Once those rules were in place, private lenders made sure that limitation would extend to private student loans as well. As a result, even private student loans taken out through a traditional lender can’t be easily discharged. You must prove that repayment of your loans will cause extreme financial distress – and given that you’re already sitting in bankruptcy court, you can imagine how hard that would be. Essentially, you have to show your loans would put you right back into bankruptcy and keep putting you there. And that no amount of payment restructuring or settlement is possible.
For what it’s worth, Rep. John K. Delaney (D-Maryland) proposed an amendment this year that would change this rule. It’s called the Discharge Student Loans in Bankruptcy Act of 2017. Unfortunately, we checked with our Senior Policy Editor Brandon Ballenger; after some checking, he says that the bill has a less than 1% chance of passing.
On a normal debt, when you default it leads to a negative item in your credit report; this occurs once the creditor moves your debt to “charge off” status. You also incur negative items for each payment you missed leading up to the charge off. These negative marks decrease your credit score, and they stick around for seven years from the date you incur them.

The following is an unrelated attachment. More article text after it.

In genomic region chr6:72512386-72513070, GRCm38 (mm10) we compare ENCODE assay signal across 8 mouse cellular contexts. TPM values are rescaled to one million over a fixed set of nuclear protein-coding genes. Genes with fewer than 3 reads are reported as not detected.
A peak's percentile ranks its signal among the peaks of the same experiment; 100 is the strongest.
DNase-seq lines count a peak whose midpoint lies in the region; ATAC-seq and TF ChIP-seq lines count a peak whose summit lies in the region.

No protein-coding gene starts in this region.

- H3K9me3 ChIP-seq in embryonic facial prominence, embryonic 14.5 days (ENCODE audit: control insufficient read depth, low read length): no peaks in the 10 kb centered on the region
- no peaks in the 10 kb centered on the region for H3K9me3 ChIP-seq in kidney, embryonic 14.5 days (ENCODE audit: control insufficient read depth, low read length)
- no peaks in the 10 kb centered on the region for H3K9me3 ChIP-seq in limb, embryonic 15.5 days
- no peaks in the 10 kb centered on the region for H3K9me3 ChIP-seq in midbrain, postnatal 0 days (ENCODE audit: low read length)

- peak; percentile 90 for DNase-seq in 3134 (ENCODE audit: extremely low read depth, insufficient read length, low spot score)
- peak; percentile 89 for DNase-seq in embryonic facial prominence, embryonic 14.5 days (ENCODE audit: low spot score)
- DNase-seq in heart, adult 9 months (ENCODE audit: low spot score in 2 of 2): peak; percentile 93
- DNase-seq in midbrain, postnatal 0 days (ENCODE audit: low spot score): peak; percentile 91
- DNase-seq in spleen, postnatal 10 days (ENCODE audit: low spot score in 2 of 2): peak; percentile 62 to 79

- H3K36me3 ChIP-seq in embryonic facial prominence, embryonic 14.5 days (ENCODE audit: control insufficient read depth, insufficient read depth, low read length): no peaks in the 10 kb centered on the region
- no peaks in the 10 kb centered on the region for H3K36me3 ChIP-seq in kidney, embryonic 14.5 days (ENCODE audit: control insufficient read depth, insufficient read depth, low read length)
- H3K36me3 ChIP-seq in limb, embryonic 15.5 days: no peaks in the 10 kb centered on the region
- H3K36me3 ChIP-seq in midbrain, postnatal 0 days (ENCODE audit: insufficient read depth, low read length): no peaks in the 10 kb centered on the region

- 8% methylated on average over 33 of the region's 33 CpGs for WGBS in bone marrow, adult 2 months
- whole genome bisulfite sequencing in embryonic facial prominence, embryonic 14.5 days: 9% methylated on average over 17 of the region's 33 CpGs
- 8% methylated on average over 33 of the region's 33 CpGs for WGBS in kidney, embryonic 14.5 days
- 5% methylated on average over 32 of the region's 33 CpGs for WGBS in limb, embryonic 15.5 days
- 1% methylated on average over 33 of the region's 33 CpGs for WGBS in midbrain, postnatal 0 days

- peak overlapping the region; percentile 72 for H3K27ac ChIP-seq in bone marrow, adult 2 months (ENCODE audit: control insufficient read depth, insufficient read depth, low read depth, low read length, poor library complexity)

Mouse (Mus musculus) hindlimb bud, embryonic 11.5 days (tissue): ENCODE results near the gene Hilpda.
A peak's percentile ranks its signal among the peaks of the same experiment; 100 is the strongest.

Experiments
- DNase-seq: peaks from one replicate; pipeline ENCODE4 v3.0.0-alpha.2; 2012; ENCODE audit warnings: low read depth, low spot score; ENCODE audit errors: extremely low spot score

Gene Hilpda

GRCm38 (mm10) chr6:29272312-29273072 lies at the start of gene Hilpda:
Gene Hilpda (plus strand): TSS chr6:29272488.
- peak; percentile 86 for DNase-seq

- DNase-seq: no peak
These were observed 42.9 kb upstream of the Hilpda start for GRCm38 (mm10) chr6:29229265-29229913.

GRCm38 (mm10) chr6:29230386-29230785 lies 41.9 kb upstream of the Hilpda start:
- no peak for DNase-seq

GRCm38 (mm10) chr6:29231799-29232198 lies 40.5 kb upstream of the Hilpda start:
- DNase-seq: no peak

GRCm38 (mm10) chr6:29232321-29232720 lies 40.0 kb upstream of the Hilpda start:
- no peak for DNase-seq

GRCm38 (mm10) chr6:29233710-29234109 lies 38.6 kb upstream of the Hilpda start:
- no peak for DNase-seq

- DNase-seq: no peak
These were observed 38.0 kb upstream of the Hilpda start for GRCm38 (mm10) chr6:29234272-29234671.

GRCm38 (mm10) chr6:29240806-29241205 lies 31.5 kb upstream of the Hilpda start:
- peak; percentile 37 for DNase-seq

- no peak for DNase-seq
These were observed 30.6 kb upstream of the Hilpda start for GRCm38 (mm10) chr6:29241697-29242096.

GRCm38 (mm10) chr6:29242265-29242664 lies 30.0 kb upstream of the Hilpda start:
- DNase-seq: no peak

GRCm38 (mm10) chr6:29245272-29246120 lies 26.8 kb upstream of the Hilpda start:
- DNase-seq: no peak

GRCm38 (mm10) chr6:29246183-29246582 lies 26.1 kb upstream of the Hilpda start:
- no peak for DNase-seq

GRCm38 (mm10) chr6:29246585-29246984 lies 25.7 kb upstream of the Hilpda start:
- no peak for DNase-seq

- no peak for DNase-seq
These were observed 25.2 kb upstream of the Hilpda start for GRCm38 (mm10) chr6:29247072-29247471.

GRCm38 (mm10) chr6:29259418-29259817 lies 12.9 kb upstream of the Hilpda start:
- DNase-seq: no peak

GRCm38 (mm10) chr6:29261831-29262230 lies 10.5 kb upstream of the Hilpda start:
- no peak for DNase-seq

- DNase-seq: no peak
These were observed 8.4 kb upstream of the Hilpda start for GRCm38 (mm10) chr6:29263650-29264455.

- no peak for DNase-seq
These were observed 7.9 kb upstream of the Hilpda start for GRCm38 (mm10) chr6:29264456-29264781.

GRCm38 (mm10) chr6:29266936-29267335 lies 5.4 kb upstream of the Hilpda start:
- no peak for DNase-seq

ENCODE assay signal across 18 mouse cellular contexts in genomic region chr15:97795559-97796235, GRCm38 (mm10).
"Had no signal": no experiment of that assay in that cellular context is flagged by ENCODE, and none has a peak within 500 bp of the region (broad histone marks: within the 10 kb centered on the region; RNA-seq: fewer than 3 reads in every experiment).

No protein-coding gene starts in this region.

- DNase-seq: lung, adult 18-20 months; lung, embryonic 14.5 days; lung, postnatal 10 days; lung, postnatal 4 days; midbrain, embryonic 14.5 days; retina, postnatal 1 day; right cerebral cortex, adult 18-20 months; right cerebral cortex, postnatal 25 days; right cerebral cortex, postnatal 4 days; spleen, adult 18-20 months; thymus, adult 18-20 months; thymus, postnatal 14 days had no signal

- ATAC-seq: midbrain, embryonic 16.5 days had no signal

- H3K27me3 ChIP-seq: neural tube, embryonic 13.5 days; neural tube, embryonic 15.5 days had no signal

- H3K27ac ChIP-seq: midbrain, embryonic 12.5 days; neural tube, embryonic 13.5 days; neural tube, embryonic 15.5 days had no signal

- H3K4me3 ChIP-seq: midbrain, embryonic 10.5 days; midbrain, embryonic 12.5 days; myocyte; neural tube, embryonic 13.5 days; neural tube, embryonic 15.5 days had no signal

Federal student loans are different (again). But here the difference works in your favor. If you fall behind on a federal student loan, simply make payments on time for six consecutive months. This moves your loan back to a “current” status and erases any missed payments as if they never happened. You can eliminate the credit damage so it’s easier to borrow and get approved for new credit.
This only works on federal student loans. It’s also important to note that you lose that ability to erase credit damage by using a debt consolidation loan. You can use Federal Direct Consolidation Loan to consolidate student loan debt; it brings defaulted debt current automatically. However, it does not erase the credit damage caused by missed payments.